Commentary

Commentary: COVID-19 vaccine hesitancy requires out-of-silo thinking

March 26, 2021 4:00 am
Patient Annette Hanna-Campbell, 72, gets the vaccine from Medical Assistant Molly Flores. (Photo: John Partipilo)

Patient Annette Hanna-Campbell, 72, gets the vaccine from Medical Assistant Molly Flores. (Photo: John Partipilo)

Disappointing but not surprising that the muddled public health messaging from the Lee administration is now playing out in low rates of vaccination in many rural Tennessee counties.

Moreover, Tennessee Health Commissioner Dr. Lisa Piercey is warning of signs of another surge and saying the state is conducting market research to figure out a public service campaign to address the vaccination hesitancy.

To be fair to Gov. Bill Lee, Democratic and Republican governors and mayors alike have all been seduced during the pandemic into taking their star turn on ‘American Idol COVID-19’.  That’s one of the reasons we don’t elect state epidemiologists and infectious disease experts.  Scientific expertise, learning and training are not the stuff of ballot box choices. 

And to be honest, many of the public health experts seemingly forgot Risk Communication 101: The only certainty is uncertainty.

Every briefing in the past year should have begun with a caveat: What we know today is more than we knew yesterday and less than we will know tomorrow.  But we have to act even in the face of uncertainty if we are to confront this pandemic.

To overcome COVID-19 vaccine hesitancy in rural Tennessee, start old-fashioned grassroots organizing: If public health wants to have a trusted voice in rural Tennessee, enlist the dove and duck hunters, and don’t forget the bass and crappie anglers.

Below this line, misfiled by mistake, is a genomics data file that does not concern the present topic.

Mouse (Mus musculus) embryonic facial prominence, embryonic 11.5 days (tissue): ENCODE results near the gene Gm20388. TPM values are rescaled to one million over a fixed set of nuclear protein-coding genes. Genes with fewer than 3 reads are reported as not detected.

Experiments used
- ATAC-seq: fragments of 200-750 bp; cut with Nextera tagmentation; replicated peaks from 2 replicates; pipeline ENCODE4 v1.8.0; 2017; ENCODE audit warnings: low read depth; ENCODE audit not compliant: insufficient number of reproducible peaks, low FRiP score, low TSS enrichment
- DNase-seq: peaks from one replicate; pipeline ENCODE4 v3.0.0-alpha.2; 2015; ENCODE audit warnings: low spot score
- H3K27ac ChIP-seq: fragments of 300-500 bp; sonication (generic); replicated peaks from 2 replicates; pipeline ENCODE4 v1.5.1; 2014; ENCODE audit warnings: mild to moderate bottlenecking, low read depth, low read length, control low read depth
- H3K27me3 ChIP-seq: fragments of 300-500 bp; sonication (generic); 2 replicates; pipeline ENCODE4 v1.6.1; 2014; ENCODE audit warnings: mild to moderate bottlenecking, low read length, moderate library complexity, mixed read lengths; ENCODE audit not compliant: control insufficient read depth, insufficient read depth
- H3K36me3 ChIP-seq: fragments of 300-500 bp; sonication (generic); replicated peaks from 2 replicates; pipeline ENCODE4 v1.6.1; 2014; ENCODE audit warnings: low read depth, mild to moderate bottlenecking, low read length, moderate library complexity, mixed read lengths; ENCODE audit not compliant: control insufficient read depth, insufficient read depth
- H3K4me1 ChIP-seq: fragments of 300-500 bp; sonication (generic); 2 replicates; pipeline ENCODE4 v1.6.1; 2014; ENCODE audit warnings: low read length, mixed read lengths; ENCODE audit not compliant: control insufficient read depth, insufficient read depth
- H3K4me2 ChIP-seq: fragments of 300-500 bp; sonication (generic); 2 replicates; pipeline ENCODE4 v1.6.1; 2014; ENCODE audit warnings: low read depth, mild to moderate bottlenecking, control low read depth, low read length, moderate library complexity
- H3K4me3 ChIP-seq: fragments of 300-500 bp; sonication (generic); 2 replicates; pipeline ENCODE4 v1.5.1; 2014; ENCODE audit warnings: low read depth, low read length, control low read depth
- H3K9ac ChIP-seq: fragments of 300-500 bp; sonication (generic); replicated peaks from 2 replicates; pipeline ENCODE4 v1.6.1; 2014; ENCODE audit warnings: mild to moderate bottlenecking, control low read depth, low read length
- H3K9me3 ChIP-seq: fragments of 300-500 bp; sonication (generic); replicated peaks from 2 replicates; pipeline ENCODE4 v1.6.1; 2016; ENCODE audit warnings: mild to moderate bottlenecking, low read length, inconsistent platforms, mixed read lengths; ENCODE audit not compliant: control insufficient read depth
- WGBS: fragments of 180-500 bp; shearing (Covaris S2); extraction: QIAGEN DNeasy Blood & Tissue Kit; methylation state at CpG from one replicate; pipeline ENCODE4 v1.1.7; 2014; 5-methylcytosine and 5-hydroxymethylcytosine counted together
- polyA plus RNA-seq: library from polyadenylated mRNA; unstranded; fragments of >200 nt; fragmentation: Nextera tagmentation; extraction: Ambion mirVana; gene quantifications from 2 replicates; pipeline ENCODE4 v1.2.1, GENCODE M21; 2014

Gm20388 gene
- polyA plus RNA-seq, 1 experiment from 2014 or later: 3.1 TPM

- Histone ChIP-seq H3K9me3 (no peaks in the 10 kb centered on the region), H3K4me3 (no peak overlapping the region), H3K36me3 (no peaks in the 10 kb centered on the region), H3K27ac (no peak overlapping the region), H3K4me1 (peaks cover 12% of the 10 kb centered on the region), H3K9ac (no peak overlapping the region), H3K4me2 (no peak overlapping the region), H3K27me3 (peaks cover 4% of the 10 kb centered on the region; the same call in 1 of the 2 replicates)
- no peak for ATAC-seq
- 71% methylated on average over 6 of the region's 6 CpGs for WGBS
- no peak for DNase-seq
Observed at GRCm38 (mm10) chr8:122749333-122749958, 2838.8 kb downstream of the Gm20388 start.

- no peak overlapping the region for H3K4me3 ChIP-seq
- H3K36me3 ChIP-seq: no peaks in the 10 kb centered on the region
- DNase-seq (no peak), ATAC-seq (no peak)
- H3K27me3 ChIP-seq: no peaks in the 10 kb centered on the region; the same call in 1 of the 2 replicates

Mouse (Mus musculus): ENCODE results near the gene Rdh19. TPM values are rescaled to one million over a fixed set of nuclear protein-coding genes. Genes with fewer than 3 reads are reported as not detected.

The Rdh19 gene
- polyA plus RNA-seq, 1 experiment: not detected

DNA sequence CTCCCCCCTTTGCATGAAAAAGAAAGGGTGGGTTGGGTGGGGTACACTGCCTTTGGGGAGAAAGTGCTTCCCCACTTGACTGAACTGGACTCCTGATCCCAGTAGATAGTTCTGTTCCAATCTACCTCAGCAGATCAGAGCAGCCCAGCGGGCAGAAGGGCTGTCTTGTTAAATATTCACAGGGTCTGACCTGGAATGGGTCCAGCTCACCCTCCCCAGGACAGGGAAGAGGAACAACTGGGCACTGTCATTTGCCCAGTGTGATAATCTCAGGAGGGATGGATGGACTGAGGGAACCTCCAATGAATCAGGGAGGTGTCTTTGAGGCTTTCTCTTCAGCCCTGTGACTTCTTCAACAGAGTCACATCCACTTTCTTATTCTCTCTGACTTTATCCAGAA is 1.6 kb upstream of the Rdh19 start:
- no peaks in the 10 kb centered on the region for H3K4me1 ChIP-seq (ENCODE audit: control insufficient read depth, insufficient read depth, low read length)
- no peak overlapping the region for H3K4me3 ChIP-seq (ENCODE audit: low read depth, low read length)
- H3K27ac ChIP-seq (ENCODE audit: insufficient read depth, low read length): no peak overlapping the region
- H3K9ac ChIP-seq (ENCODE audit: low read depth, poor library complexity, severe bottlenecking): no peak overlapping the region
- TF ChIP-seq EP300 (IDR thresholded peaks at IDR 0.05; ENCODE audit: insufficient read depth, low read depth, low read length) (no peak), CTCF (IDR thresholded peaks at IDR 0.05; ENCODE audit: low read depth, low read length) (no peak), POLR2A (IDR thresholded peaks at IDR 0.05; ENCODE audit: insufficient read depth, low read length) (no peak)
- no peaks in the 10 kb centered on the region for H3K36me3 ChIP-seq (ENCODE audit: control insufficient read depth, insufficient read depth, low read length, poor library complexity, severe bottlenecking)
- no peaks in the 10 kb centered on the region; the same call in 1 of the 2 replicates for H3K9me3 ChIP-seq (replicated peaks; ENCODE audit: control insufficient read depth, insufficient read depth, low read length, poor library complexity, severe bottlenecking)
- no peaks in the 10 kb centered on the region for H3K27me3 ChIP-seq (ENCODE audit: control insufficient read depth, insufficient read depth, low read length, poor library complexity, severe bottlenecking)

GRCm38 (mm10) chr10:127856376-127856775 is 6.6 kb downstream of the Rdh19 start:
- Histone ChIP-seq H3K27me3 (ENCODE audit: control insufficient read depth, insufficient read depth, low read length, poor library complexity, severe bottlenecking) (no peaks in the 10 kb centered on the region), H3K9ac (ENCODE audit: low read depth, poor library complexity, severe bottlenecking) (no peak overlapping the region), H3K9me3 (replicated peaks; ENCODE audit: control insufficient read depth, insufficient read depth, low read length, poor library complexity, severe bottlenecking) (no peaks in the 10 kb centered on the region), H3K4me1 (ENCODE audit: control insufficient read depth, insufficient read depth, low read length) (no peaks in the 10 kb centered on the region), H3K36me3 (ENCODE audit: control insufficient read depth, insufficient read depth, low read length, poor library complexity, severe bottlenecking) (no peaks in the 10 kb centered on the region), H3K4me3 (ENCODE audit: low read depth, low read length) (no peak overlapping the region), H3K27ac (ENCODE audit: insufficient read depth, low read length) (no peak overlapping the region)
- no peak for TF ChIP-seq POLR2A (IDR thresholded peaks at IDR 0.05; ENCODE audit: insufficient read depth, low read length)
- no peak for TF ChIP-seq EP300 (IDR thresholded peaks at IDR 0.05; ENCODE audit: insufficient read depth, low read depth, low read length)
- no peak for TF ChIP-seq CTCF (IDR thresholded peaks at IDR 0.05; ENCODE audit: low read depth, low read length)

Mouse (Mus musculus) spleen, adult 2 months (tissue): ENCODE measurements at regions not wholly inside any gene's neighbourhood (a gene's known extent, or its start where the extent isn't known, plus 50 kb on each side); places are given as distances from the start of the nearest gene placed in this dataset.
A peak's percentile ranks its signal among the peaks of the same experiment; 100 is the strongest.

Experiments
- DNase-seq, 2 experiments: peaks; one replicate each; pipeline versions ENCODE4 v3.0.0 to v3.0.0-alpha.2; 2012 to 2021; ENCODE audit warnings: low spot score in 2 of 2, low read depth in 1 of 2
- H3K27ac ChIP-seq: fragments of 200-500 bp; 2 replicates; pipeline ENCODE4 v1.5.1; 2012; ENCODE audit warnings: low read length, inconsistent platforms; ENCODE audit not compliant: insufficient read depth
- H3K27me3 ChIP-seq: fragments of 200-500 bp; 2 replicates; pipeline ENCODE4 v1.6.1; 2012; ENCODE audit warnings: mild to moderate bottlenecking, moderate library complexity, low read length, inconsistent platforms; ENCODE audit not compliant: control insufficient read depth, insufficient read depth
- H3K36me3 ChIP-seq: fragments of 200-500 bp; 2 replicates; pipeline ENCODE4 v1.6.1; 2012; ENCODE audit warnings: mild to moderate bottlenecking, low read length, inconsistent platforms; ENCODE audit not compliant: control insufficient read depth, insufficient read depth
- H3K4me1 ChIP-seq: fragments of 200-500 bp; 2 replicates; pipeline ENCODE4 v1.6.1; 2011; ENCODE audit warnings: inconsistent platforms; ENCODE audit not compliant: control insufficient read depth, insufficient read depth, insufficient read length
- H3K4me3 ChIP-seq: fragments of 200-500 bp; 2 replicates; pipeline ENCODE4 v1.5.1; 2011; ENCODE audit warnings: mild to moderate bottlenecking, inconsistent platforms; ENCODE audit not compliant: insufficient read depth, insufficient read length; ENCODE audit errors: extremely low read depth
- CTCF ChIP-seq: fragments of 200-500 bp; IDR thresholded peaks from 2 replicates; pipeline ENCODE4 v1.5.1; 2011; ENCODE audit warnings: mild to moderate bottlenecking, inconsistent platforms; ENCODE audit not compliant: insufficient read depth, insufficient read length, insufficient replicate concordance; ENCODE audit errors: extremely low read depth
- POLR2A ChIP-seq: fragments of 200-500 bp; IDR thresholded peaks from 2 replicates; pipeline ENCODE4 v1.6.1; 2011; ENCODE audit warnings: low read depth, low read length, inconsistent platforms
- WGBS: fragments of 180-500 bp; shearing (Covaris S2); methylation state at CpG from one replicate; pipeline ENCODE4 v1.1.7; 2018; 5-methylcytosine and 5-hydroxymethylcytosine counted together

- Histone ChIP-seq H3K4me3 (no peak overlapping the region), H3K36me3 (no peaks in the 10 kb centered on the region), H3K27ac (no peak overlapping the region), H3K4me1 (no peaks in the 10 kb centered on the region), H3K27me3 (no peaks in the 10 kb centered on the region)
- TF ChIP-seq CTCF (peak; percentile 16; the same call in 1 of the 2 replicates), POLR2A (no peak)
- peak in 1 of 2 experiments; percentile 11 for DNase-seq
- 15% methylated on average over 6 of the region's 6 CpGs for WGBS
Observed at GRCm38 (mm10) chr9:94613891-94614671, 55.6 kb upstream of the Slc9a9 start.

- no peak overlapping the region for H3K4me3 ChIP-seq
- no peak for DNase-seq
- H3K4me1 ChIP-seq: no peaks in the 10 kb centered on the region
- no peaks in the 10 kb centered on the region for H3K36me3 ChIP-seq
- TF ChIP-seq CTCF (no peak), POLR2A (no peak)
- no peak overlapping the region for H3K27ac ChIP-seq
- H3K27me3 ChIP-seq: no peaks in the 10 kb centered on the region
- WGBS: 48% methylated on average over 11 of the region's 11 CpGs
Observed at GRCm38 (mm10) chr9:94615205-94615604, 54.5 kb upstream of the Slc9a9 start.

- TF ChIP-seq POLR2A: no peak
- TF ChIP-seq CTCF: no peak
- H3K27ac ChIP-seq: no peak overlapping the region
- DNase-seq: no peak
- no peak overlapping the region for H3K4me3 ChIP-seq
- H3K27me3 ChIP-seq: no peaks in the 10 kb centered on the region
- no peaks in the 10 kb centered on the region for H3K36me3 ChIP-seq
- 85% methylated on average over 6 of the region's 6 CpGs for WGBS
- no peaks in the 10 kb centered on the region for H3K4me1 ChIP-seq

Would Tennessee have been better off if Lee hadn’t overlaid his “it’s your choice” political rhetoric on the public health messaging?  That will be the stuff of public health Ph.D dissertations for years to come.

It should be noted, however, that Dr. John Snow, often considered the father of modern public health epidemiology, didn’t give Londoners a choice in the 1850s when he convinced authorities to remove the pump handle from the Broad Street water pump and brought the cholera epidemic to a halt.

Maybe it’s time for Tennessee to stop treating mask-wearing like an off/on switch with county officials getting rid of mask requirements as soon as they see a dip in the numbers.  The virus does not have an off/on switch sadly.

As for the market research the commissioner is expecting to be completed by May, data are always good but figuring out trusted voices in rural Tennessee is not that complicated.

Any driving of the back roads will tell you quickly that the only thing more ubiquitous than Dollar General stores are cinder block churches where the parking lot is jammed to overflowing on Sunday.  And as long as we are talking religion and public health, it would be good penance this Easter season for the three Catholic bishops in Tennessee to have their network of rural pastors lead vaccination drives given the muddled bishops’ statement on the J&J vaccine.

September 1 every year, the hills of Tennessee are alive with the sounds of shotguns and dove season.  If public health wants to have a trusted voice in rural Tennessee, enlist the dove and duck hunters, and don’t forget the bass and crappie anglers.

Even the Biden Administration has figured out that NASCAR might be a way to reach Americans hesitant about the vaccines, according to a recent Wall Street Journal article.  Sullivan County is already using the Bristol Motor Speedway as a vaccination site.

Finally, back in the day, county extension agents were about the best political radar system a political reporter could have in Tennessee, and the local feed and mill store was another courthouse square, just with more gossip and fewer checkerboards.

None of this is as glitzy as an advertising campaign, but grassroots organizing and communication can also serve as a lasting foundation for after the pandemic.  Public health needs to get out of its silo, and the governor needs to let public health finally do its job.

 

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Jim O'Hara
Jim O'Hara

Jim O’Hara served as Associate Commissioner for Public Affairs at the Food and Drug Administration from 1993-1997 and Associate Administrator for External Affairs at the Environmental Protection Agency from 2012-2013.

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